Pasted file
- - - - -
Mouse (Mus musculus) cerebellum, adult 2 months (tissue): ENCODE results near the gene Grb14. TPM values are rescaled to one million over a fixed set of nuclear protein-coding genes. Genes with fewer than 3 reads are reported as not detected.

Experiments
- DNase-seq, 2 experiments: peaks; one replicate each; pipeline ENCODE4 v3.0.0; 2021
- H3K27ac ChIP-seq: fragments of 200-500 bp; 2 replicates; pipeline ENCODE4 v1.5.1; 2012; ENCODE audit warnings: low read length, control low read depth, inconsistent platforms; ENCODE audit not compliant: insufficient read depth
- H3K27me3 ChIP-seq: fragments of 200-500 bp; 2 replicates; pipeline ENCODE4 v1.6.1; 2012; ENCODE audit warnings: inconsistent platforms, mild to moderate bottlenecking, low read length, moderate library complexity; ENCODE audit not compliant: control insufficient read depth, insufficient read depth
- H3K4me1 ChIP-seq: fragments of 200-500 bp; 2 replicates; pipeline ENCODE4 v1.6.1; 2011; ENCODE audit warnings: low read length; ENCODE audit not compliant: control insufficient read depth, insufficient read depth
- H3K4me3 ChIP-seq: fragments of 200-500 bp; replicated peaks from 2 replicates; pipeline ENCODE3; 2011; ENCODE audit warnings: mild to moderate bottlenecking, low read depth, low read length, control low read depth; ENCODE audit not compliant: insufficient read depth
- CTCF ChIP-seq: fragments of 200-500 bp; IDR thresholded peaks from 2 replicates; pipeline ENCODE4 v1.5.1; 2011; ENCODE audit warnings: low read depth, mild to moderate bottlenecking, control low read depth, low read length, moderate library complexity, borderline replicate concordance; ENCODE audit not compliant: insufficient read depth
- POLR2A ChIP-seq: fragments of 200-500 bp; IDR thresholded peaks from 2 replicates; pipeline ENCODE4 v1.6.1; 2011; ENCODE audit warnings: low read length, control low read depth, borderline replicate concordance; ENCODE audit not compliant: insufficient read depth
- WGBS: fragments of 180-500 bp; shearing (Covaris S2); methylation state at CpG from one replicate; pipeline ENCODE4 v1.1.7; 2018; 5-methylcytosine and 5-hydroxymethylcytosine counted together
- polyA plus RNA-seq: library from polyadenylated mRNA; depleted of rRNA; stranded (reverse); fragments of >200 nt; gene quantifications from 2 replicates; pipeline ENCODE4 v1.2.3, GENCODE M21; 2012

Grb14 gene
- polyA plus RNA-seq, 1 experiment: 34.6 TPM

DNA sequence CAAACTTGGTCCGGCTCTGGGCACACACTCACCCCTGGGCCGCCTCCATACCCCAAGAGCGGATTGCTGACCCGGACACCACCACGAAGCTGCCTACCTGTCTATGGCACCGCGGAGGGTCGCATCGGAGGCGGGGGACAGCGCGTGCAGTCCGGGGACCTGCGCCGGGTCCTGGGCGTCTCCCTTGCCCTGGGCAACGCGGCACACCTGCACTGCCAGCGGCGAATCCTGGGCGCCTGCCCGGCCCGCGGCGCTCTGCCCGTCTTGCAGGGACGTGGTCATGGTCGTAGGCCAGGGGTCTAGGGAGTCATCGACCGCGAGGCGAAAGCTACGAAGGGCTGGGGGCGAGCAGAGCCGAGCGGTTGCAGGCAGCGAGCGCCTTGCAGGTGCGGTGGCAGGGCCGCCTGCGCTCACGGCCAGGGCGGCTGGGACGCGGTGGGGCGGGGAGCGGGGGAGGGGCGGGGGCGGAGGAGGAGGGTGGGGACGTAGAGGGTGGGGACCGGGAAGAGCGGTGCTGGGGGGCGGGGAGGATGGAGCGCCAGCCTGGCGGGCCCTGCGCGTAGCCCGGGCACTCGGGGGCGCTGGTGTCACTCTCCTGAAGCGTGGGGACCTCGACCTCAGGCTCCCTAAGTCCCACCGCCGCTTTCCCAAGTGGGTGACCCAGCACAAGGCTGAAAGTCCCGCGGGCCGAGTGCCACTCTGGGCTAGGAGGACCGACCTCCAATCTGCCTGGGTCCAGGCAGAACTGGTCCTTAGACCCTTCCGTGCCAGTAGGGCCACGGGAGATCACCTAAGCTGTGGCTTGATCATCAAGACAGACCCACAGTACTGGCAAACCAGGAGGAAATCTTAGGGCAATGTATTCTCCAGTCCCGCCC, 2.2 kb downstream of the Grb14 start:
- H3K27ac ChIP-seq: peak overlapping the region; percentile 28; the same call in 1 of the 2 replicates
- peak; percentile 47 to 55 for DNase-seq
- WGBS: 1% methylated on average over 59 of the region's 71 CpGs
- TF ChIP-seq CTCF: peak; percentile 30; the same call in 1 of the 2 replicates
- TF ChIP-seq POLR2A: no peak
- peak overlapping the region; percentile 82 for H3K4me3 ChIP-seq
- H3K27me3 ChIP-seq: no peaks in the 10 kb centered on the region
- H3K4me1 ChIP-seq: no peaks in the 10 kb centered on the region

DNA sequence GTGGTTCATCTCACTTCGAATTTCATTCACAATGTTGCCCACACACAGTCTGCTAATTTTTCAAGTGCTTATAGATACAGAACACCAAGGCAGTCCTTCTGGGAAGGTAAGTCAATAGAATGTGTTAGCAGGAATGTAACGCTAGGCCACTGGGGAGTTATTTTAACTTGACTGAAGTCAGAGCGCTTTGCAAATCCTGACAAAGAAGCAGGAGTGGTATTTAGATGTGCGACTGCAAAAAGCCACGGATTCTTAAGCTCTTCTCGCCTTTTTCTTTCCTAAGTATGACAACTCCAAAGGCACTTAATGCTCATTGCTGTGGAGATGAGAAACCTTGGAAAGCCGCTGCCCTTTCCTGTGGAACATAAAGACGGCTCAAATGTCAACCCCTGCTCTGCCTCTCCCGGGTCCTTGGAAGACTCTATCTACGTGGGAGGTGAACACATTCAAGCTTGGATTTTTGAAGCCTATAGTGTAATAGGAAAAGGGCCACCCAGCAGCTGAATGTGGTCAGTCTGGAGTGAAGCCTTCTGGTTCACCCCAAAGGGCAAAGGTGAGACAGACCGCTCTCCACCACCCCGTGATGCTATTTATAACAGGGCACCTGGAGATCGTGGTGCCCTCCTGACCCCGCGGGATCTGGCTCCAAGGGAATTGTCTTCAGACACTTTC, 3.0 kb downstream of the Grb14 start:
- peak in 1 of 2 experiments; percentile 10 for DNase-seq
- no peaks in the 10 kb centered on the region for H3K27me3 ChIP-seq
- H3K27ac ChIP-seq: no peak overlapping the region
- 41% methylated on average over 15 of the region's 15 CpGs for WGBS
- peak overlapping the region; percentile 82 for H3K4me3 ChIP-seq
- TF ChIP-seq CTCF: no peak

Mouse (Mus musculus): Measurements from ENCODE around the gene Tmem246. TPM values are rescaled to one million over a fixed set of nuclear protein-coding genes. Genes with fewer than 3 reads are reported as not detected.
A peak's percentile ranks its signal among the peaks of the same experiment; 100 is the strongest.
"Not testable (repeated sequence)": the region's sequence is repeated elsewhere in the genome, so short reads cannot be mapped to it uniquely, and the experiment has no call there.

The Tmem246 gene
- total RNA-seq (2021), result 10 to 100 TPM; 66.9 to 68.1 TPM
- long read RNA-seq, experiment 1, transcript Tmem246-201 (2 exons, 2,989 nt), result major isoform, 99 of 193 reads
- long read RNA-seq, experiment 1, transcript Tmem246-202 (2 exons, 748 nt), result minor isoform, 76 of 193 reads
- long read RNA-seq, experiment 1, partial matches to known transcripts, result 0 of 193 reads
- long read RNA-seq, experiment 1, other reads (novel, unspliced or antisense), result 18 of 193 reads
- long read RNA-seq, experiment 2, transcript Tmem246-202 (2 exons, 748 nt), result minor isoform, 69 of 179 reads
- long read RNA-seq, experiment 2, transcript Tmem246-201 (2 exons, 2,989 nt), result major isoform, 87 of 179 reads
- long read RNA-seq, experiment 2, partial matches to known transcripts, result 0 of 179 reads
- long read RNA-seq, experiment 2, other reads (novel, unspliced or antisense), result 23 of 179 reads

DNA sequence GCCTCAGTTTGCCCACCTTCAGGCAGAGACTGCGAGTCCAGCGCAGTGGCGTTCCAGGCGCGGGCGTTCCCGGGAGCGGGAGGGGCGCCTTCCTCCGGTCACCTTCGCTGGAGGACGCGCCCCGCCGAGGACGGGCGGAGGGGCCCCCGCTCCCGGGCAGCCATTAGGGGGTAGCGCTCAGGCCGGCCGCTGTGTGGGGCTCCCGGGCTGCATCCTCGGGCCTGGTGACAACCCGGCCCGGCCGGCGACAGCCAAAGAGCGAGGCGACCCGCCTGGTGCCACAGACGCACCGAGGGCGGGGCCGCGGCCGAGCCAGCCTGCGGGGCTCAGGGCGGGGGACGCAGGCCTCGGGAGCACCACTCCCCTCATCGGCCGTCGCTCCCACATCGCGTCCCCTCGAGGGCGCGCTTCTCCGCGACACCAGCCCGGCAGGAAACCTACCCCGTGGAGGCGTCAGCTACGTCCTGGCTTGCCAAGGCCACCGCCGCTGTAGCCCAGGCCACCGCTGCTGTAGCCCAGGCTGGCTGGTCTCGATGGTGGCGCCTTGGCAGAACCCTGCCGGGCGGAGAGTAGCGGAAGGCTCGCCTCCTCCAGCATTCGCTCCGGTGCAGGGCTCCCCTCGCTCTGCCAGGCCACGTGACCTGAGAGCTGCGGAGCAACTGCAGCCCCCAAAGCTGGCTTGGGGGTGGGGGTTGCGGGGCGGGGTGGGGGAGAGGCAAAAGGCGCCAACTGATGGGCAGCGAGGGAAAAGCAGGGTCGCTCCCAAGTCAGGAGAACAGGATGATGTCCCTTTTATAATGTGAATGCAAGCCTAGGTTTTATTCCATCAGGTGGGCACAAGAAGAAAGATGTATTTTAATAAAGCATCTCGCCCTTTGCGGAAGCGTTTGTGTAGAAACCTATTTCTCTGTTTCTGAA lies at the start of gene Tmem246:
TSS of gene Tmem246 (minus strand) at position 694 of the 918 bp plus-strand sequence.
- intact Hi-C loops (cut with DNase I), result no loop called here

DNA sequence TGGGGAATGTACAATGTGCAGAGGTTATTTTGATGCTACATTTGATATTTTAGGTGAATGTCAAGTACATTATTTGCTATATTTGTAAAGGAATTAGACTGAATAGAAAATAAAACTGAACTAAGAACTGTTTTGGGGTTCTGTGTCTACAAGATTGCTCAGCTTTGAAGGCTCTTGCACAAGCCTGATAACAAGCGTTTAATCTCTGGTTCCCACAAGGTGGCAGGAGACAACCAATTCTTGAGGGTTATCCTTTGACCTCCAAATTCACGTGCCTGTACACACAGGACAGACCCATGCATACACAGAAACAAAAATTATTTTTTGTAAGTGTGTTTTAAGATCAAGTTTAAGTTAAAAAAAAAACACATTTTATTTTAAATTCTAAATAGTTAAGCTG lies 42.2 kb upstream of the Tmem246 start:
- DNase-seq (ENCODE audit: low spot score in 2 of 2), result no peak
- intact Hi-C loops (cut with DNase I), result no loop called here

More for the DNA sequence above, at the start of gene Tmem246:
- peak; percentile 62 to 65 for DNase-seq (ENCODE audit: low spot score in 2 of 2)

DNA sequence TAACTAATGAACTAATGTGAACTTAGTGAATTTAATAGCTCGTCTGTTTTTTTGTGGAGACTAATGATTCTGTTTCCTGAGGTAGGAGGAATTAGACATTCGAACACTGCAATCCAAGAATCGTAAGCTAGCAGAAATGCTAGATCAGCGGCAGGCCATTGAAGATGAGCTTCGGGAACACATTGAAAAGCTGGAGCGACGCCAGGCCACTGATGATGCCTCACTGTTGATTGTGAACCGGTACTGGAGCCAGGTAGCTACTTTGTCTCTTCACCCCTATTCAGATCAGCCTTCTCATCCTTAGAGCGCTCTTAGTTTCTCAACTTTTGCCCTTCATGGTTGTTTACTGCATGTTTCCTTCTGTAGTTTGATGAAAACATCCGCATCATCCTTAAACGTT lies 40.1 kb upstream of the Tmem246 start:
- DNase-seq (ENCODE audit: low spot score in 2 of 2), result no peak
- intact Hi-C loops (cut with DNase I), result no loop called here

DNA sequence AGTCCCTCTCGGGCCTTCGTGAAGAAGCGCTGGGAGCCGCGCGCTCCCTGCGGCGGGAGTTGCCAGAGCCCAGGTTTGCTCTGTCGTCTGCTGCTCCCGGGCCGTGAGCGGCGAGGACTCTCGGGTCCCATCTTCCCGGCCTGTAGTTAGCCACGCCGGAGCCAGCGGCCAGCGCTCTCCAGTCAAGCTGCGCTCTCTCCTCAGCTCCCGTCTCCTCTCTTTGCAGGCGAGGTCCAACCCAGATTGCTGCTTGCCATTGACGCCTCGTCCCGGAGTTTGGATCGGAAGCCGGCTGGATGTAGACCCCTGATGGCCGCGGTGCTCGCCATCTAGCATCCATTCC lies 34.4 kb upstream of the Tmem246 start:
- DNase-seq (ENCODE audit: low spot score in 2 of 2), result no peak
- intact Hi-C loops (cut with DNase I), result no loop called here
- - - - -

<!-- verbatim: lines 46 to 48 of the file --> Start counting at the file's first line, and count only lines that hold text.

DNA sequence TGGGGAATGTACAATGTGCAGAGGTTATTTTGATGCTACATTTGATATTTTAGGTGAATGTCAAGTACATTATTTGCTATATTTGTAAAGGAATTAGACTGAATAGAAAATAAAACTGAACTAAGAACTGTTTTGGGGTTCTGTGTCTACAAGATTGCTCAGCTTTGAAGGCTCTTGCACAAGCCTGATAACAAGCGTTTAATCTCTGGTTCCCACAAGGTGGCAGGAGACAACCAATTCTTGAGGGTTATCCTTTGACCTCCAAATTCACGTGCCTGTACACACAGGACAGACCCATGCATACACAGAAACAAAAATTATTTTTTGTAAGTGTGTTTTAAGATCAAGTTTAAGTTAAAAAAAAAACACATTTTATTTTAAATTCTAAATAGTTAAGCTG lies 42.2 kb upstream of the Tmem246 start:
- DNase-seq (ENCODE audit: low spot score in 2 of 2), result no peak
- intact Hi-C loops (cut with DNase I), result no loop called here